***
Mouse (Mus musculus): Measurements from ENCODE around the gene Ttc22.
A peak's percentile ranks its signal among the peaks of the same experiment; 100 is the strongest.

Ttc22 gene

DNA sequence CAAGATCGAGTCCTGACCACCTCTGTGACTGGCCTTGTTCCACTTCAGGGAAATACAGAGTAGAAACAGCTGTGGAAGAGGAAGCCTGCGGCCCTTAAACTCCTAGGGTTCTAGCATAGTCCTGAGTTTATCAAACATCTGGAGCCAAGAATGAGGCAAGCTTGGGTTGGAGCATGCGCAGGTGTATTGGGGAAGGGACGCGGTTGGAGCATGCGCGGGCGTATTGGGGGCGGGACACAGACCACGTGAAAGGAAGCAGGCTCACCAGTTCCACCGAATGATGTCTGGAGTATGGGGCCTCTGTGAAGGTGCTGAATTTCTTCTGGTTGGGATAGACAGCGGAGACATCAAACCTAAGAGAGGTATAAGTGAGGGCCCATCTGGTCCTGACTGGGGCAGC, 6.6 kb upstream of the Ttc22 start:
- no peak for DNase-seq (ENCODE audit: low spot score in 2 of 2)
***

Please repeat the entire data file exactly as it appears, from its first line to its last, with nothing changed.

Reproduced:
Mouse (Mus musculus): Measurements from ENCODE around the gene Ttc22.
A peak's percentile ranks its signal among the peaks of the same experiment; 100 is the strongest.

Ttc22 gene

DNA sequence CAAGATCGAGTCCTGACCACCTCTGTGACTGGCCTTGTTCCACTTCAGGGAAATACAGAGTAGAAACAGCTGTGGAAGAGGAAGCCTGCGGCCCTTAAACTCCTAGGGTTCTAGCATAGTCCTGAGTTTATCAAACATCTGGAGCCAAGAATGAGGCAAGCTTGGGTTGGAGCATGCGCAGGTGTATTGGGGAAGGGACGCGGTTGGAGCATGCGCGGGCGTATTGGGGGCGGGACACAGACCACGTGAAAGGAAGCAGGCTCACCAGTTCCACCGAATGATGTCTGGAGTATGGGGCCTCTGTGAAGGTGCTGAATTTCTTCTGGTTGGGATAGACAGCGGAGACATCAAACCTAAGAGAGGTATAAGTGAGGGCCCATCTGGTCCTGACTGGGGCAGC, 6.6 kb upstream of the Ttc22 start:
- no peak for DNase-seq (ENCODE audit: low spot score in 2 of 2)